Collect resources that will help you teach effectively in your inclusive classroom. For example, include a list of resources that you found to differentiate instruction or manage a classroom environment.


– My textbook from my special education class has a lot of good information in it pertaining to what gifted and talented means, how as a teacher to serve these students, and what early intervention can do for a student.  This book is called Exceptional Learners An Introduction to Special Education and is written by Hallahan, Kauffman, and Pullen some of whom are professors at UVA.  The textbook covers a wide range of disabilities and different educational considerations for each.

– This is a great website for teachers and parents who work with students who have disabilities.  The website reviews all disabilities and other things such as the IDEA law and educational forms like IEPs.  Under each disability is a handout of information and within most are tips for teachers.

The Differentiated Classroom: Responding to the Needs of All Learners is a book written by Carol Tomlinson, and is about differentiated instruction in the classroom and its importance.  This book covers topics from what is differentiated instruction to instructional strategies that help to differentiate between students.  There is a free version of the book online at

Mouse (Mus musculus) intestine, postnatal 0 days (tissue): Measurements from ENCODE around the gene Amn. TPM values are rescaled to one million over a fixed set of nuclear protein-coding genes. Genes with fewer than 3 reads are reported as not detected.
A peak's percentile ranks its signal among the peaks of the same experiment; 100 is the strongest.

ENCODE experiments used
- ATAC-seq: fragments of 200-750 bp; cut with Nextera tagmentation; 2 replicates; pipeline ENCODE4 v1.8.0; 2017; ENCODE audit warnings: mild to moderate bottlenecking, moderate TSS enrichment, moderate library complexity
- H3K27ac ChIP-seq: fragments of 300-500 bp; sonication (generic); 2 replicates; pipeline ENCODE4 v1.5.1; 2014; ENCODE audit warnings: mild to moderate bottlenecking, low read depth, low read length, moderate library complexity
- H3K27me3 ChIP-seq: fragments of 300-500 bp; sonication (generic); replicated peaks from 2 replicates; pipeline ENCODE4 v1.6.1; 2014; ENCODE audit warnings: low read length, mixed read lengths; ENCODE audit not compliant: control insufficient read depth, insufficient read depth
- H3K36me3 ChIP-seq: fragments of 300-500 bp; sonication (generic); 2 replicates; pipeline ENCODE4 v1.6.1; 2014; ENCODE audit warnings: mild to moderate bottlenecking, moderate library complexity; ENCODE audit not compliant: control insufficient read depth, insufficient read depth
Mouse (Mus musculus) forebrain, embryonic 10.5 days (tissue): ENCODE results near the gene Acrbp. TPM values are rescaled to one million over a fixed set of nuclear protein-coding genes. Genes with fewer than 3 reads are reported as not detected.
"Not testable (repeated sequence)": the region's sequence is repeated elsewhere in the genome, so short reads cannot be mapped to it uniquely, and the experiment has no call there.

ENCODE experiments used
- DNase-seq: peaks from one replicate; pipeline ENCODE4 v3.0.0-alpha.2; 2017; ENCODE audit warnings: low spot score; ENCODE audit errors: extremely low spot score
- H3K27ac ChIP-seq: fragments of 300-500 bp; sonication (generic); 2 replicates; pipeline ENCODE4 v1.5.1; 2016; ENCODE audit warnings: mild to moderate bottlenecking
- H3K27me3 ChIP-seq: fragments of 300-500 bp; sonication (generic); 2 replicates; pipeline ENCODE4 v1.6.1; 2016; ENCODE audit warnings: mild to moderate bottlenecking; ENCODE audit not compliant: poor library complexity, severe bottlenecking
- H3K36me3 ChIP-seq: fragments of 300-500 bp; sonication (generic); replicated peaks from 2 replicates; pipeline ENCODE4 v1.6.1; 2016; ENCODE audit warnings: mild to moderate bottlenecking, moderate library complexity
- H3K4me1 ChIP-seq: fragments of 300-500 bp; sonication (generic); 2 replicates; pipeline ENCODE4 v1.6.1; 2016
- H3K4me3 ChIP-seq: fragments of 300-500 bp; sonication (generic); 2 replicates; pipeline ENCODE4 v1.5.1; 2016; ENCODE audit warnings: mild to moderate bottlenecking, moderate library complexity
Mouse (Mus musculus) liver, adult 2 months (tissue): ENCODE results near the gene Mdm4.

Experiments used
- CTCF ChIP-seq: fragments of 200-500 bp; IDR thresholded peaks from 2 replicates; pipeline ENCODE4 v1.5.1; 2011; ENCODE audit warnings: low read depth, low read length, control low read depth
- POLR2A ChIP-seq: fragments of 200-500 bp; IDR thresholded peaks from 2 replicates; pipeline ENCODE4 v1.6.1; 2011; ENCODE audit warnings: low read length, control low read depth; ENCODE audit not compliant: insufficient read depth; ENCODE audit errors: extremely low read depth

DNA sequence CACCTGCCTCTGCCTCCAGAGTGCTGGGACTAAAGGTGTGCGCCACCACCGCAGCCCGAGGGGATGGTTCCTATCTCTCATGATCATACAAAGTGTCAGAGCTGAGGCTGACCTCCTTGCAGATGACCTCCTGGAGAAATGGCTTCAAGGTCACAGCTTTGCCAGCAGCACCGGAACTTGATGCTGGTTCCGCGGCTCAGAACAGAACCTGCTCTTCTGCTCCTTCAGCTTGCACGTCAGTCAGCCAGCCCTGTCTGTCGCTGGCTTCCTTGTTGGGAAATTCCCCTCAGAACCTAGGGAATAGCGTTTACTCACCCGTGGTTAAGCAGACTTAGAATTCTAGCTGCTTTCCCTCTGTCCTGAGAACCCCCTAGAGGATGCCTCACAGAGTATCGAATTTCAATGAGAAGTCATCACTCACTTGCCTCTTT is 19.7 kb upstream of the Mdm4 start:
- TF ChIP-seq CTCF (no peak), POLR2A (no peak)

How can professional collaboration enhance education in an inclusive classroom?

Professional collaboration can enhance education in an inclusive classroom immensely.  Through working and discussing techniques with other teachers, you may be in a way providing different intervention techniques without even knowing it.  Response to Intervention is a current technique that requires students to stay in the general education classroom while teachers provide researched based interventions in order to try and help the student overcome whatever problems they may be having in the classroom before they are recommended for special education services (Ornstein, Levine, & Gutek, 2011).  If teachers collaborate, than they most likely will be using intervention techniques that maybe other teachers have used that have been successful, therefore, helping the overall well-being of the student.  Collaboration can also make sure that students with suspected disabilities are getting a consistent education across classrooms.  For example, if a student switches classrooms for math and science and is with another teacher, teacher one should share the techniques that work for the student with teacher two, in order to help the student improve all around in their educational career.  Collaboration is very important when it comes to a student’s success, especially if they have or are suspected of having a disability.